How to Self-Promote Without Being a ‘Self-Promoter’
If you don’t do it, nobody else will
We’re often told that success is not about what you know but who you know. The implication there, of course, is that we should all get to know more of the right people — so we should all get busy building our personal brands, expanding our networks, and leveraging our contacts.
Of course, that’s all easier said than done. It can be difficult to strike the right balance between highlighting your abilities and bragging, and uncomfortable to try. Why do we find it so hard to promote ourselves, even when we need to?
“There’s a pervasive stereotype of this pushy, over the top, slightly arrogant type that comes to mind when we think of self-promotion,” says Evelyn Cotter, the founder of SEVEN Career Coaching. The more introverted, she adds, may be especially wary of seeming that way: “Those of us who aren’t extroverts cringe at the thought of pushing ourselves to the front and ensuring we’re seen and heard.”
Gender can be a factor: Self-promotion can been seen as a negative for women, who are expected to appear modest, research has shown. Women are more likely to deny credit for their successes, in part because they are more likely to experience backlash and social and economic penalties for doing otherwise.
Cultural norms play a role, too, says John Arnold, a professor of organizational behavior at Loughborough University in the U.K. “In the U.K., there is a general expectation that people will not come across as ‘big headed,’ and awareness of this makes many of us reluctant to risk any statement or action that might be interpreted that way,” he says.
In any area where you’re not already brimming with confidence, he adds, talking yourself up can be especially intimidating: “Many people are inclined to self-doubt, so self-promotion feels extra-risky because you might claim something about yourself that you think it would be hard to live up to if challenged.”
At some point, however, we all need to advertise our skills. Fortunately, Cotter says, “there are ways we can do this without being obnoxious.” Here’s how.
Remember why you want to promote yourself
“First things first, get clear on who you’re trying to reach and what you want to achieve,” says Caroline Joynson, a PR strategist and founder of Cheerleader PR. “Once you are clear on your audience and objectives, making a plan for self-promotion becomes much easier.” Ideally, she says, that plan would include who you’re trying to reach, what you want to communicate, and where and when you want to say it.
Keep track of your achievements
Taking note of your skills and accomplishments can help you feel more comfortable and confident when it comes to promoting yourself, too.
“Block one hour every Friday after lunch, or when you have space to think, and clarify what you did well that week, what you achieved, any positive feedback or compliments you received, what you were most proud of and make that a weekly ritual of yours,” Cotter advises.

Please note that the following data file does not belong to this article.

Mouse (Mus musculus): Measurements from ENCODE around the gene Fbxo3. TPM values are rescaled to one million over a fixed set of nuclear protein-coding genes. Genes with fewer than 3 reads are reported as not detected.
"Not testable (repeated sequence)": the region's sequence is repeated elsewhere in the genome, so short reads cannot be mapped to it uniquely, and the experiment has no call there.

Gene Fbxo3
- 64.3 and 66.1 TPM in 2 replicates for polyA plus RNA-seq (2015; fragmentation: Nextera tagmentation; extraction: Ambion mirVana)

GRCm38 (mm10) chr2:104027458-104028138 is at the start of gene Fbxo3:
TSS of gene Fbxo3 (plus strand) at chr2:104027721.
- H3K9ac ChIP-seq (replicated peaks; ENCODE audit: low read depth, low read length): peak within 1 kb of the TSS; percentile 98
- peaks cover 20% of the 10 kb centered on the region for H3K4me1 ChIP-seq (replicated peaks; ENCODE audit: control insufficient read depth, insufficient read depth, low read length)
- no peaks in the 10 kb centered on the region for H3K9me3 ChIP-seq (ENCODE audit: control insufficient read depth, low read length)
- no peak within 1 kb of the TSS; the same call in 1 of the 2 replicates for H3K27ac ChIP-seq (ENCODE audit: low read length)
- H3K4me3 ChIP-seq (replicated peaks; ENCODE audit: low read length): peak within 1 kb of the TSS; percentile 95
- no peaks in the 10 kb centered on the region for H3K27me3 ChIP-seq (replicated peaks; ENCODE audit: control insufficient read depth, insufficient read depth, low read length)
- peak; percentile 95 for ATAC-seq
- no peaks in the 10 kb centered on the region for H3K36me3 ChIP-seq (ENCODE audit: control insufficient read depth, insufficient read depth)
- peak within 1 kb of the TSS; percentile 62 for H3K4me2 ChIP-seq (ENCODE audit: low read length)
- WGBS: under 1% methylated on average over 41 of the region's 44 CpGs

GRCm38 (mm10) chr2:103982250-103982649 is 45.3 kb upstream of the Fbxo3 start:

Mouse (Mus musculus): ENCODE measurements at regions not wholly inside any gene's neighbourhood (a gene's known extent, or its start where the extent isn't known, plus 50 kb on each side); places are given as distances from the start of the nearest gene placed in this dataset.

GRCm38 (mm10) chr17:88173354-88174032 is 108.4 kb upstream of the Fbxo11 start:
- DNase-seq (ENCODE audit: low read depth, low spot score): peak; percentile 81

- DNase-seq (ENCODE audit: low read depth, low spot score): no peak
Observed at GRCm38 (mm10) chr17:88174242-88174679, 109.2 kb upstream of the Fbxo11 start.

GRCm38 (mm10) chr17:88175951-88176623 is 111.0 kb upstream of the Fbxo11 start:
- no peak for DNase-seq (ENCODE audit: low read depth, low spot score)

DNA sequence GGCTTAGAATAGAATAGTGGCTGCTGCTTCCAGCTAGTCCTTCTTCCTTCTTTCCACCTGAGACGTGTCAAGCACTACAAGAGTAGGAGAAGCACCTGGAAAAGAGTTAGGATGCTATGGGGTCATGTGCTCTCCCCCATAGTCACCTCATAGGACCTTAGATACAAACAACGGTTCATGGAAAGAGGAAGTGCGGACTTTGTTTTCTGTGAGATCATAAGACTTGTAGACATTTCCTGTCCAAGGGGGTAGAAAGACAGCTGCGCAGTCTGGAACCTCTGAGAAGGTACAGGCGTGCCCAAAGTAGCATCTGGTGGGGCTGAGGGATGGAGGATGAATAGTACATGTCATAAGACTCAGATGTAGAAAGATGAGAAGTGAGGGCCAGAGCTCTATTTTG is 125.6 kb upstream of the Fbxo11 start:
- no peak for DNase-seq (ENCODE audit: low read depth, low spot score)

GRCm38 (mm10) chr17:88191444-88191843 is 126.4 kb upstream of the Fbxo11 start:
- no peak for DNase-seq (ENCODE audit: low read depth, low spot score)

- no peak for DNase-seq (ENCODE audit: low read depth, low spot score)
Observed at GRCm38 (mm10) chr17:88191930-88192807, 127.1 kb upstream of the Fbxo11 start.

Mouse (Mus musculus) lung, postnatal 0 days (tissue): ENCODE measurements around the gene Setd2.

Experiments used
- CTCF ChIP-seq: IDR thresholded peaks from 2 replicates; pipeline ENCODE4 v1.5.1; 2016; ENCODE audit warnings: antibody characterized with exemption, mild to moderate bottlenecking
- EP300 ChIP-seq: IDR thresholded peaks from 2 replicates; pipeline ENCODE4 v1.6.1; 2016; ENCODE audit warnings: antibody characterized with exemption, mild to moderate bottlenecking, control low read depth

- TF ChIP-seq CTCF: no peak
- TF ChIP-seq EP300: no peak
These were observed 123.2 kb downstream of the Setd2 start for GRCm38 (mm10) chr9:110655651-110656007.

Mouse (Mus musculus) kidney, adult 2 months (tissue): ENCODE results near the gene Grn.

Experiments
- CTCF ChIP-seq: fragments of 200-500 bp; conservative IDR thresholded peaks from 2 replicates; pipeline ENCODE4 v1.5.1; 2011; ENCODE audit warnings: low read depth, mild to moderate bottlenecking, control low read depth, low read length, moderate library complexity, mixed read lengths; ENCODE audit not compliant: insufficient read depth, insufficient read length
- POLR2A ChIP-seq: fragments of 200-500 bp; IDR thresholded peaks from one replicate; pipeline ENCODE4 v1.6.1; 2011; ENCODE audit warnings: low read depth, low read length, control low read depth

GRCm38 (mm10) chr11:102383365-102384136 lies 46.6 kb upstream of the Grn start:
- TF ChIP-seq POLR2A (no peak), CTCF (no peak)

Keeping a “good shit board” where you write down big and small wins, as well as praise, can help you keep track of it. And reading the list over can be a handy confidence boost when you need one.
Back up your claims
If you do talk up your achievements to others (and you should), it’s important to make sure you believe and can support what you’re saying. Recent research published in the Journal of Self and Identity found that people react more favorably to boasting when it is supported by evidence.
“When it comes to self-promotion, concentrate on show, not tell,” says Joynson. “Show your audience what you can do, rather than just broadcasting to them. Show them examples of your work and the results you’ve achieved.”
Your narrative doesn’t need to be all high points, Arnold says. “People generally like others who are competent but not perfect,” he says. “So don’t be afraid to mention something you are less proud of occasionally — as long as it’s not a mega-important thing, of course.”
Use social media — wisely
Social media can be a useful tool for promoting your work and successes. Find the networks that others in your industry frequent, and build your presence on them.
“Write for your company blog or try LinkedIn Blogs — share your passion or expertise in areas and work you’re doing,” Cotter says. “On Twitter, chime in and share opinions on workplace trends.”
And as everyone should know by now, social media is not the place for your off-color jokes, political provocations, or personal attacks. (In fact, it’s best to keep those to yourself generally.) If you’re presenting yourself as a professional, make sure you consistently walk the walk.
Demonstrate generosity of spirit
Celebrating the achievements of others is a good way to feel — and come across as — positive when networking.
“Be willing to talk up others as well as yourself, so that you come across as a generally positive person, not an egotist,” Arnold says. “Don’t talk others down, especially behind their backs.”
Besides, the best way to prepare for a time when you need to call upon your network for help is every day. People are more than just “connections,” and at work and in life, developing genuine relationships will pay off.
Get over yourself
Ultimately, the key is to stop judging yourself and others for self promotion. These days, avoiding it completely is simply not an option for most of us.
“I understand the reluctance of some people and the fear around self-promotion,” says career coach Meg Burton. “But we have to do it.” If you don’t, nobody else will.